In fact, my worry is that with him gone, would the international glow on Singapore fade too? Mr Lee’s international stature had much to do with how much regard big countries had for this little red dot, as his successor Mr Goh Chok Tong himself testified. New leaders would stop by Singapore to take his counsel and I am still a little pissed that US President Barack Obama didn’t do the same. It is too late now for him to meet the man he described in his White House message as a “true giant of history’’. Harrrummph.

Major media have spewed forth obituaries, some positive, some negative. Even as they lauded his achievements as a pragmatic politician who took Singapore from Third World to First, they also highlighted the more draconian aspects of his “reign’’. References were made to detention without trial, political prosecutions/persecutions and the chewing gum ban. From the Western media was this tone: “Singapore is successful BUT’’, rather than “Singapore is successful DESPITE’’. A Foreign Policy commentator even called him the world’s “most successful dictator of the 20th century’’. I can’t decide if it was derogatory term or a backhanded compliment. Go read for yourself. The Economist called him the “wise man of Asia’’ while recalling descriptions of Singapore as “Disneyland with the death penalty’’ and “Pyongyang with broadband’’. I want to harrrummph again…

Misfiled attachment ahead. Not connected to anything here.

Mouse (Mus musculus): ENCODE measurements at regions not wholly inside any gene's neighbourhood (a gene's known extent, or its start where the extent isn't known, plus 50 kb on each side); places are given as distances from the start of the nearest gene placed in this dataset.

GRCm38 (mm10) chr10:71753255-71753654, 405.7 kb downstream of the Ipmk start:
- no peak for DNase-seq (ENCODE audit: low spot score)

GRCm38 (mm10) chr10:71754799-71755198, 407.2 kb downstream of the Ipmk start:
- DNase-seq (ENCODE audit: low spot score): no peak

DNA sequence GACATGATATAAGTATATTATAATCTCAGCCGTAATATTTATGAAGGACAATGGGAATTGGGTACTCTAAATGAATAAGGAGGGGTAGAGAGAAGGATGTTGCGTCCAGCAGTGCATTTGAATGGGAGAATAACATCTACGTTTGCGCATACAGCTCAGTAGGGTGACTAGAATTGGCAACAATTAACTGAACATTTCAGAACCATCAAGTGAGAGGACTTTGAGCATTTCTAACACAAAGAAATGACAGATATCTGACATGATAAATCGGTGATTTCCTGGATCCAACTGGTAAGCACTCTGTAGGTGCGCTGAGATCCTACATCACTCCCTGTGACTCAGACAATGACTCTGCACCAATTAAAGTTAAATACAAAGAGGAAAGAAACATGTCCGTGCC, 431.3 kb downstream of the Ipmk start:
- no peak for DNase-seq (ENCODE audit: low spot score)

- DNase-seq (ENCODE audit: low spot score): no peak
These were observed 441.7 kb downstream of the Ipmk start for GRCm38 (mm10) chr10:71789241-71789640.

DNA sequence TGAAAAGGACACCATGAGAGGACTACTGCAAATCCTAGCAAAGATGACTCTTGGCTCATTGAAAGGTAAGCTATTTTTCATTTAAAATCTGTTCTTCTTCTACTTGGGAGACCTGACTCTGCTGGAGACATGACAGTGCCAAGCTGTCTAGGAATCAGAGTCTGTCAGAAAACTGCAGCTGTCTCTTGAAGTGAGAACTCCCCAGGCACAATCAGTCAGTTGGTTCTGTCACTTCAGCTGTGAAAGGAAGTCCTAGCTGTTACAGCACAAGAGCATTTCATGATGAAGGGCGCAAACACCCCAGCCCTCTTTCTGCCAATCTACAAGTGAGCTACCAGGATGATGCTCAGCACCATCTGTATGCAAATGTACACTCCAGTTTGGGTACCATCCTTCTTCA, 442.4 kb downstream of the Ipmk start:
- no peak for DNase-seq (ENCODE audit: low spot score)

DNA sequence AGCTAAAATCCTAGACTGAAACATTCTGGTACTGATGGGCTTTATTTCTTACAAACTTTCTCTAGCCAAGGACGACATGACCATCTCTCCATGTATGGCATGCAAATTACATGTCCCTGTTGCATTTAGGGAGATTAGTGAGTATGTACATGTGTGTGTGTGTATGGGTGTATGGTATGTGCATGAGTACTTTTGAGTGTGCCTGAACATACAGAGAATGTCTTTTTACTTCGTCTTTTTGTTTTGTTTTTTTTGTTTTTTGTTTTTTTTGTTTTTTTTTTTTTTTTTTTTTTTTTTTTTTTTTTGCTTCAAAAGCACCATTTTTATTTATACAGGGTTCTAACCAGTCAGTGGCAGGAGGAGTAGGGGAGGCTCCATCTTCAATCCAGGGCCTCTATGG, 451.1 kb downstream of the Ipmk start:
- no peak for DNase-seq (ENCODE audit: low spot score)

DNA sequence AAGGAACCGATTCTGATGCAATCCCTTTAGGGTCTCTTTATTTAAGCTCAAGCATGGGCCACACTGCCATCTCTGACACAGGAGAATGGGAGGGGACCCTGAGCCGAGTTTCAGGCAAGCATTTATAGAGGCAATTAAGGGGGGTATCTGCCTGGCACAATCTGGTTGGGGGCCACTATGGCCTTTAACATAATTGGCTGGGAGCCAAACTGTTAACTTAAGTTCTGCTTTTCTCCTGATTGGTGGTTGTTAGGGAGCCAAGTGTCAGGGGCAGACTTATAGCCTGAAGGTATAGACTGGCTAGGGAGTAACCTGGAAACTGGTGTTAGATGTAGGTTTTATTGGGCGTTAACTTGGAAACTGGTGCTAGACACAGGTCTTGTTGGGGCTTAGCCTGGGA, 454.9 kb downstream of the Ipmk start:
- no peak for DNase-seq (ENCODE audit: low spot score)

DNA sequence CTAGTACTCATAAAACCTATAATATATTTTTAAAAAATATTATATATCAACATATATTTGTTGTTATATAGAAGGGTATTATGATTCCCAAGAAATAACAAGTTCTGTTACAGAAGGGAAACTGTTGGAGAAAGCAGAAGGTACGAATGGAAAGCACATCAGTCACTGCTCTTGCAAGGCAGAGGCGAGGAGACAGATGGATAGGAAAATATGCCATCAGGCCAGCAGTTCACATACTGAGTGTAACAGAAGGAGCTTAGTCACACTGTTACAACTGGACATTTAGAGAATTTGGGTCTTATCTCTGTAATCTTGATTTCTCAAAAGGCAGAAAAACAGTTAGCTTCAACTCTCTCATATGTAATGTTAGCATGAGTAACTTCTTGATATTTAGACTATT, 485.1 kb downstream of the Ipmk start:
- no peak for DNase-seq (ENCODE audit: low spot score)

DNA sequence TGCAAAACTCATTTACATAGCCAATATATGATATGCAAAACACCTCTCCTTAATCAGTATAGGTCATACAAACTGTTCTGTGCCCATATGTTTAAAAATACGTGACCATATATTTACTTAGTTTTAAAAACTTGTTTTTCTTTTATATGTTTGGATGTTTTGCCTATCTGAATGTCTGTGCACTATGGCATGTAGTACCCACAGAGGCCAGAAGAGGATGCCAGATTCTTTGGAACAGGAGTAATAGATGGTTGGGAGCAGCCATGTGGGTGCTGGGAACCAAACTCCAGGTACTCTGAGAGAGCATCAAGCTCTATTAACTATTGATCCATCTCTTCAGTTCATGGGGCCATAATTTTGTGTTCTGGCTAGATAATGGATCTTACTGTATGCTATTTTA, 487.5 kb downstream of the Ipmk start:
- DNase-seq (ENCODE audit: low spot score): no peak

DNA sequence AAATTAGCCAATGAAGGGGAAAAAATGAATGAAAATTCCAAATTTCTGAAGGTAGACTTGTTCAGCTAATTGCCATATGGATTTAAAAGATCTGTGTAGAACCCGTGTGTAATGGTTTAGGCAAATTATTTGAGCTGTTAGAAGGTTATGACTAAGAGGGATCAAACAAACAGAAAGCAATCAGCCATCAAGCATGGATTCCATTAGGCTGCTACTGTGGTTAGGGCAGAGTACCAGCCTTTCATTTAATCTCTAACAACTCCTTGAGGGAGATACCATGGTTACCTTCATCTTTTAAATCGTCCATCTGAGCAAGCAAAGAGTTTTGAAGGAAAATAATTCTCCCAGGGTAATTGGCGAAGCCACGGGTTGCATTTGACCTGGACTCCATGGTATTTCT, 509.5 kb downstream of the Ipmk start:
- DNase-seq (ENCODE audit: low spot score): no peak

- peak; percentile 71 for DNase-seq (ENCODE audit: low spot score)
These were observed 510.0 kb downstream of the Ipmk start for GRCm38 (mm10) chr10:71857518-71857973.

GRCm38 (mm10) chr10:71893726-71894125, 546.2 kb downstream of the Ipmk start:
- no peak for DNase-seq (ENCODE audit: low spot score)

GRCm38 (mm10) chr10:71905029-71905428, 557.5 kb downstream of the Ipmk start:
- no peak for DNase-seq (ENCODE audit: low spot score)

Of course, there were obituaries and tributes that were “over the top’’, with nary a negative word. I guess we should expect this. Sometimes what’s said reflects a depth of feeling, sometimes, a sheer lack of words.  After all, we are not used to expressing emotion, according to some survey. Also, it is not “nice’’ to say bad things about a man who is dead, however glad you are that he is. (Shut up, will you?)